As summer slowly comes to an end and the gradual transition to fall occurs, now is a good time to begin inspecting your furnace and home ventilation system in early preparation for colder temperatures. Though the same ductwork that supplies the cold air from your air conditioner in the summer supplies the heat in the fall and winter, you should still ensure that it is in good condition with the transition of each season. Inspecting the furnace is, above all, the most important part of getting ready for the transition to cooler temperatures. If your furnace needs to be replaced, it is best to do so in the next couple months. Additionally, you want to make sure that your home is properly insulated and sealed to retain heat when you do power up the furnace.
Inspecting your furnace for deficiencies is very important year round since the furnace also powers the central air conditioner in the home. Fortunately, when inspecting your home heating and cooling systems, there are a few essential components that often malfunction. The heat/cold source, the distribution system, and the thermostat are the common sources of a problem with the furnace. If the furnace fails to turn on, there may be a problem with the power source. If no air reaches the rooms, there is likely a problem with the distribution system or blower. Often, blown fuses or tripped circuits are the root of furnace malfunctions, so when inspecting the system check these things first. Also, check the power, thermostat, gas–if applicable, and reset the motor. If the unit is working fine after doing any of these things, the system is likely in fine condition.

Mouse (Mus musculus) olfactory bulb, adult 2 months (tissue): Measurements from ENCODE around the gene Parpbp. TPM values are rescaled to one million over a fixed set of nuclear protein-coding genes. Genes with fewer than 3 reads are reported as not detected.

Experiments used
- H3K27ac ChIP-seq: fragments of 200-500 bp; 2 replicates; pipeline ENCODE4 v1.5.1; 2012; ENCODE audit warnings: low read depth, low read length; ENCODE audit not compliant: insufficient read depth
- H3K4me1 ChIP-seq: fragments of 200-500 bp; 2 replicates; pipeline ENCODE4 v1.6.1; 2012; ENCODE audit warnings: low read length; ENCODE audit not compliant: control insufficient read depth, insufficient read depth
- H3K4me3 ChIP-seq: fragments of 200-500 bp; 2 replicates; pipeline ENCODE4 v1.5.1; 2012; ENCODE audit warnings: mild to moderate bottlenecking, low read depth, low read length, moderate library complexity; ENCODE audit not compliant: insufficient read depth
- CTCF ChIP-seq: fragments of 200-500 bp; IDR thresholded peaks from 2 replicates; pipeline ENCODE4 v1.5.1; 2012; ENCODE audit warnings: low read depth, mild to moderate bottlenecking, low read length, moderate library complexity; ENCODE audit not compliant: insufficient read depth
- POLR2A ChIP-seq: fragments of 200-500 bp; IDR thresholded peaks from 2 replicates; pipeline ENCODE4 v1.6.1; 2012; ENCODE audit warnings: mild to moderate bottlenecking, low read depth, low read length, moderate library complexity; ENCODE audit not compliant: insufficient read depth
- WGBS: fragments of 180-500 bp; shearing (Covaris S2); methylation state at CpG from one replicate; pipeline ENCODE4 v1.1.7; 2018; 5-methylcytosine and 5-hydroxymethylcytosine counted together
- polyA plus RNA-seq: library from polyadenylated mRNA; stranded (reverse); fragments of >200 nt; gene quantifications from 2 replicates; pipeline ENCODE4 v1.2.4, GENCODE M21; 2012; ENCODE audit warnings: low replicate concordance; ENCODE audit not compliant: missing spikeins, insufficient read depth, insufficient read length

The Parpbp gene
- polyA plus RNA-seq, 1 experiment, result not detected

Insulation and Weatherstripping
As temperatures steadily drop over the next month or so, beginning to inspect the overall insulation in your home is a good idea. This includes the insulation in the attic, as well as the weatherstripping around doors and windows. The better insulated your home, the more heat it will retain and the more consistent your energy costs will be. Make sure that your attic is properly ventilated to avoid excessive heat buildup in the attic during the cold. This heart buildup could melt snow and ice on the roof, cause runoff into gutters, and lead to the formation of ice dams. A well ventilated and insulated attic will prevent this buildup while retaining heat in the lower levels of the home.
If you notice gaps or cracks around doors or in walls, repair these before the weather turns cold. Air can infiltrate even the smallest openings and suck heat from your home. Add weatherstripping to doors and consider replacing single pane windows with more energy efficient double pane glass. Year round, a lot of energy can be lost through the windows, so upgrade these as a reliable way to help retain heat. Preparing for cold weather early will help ease the seasonal transition and ensure that your home is equipped for colder temperatures.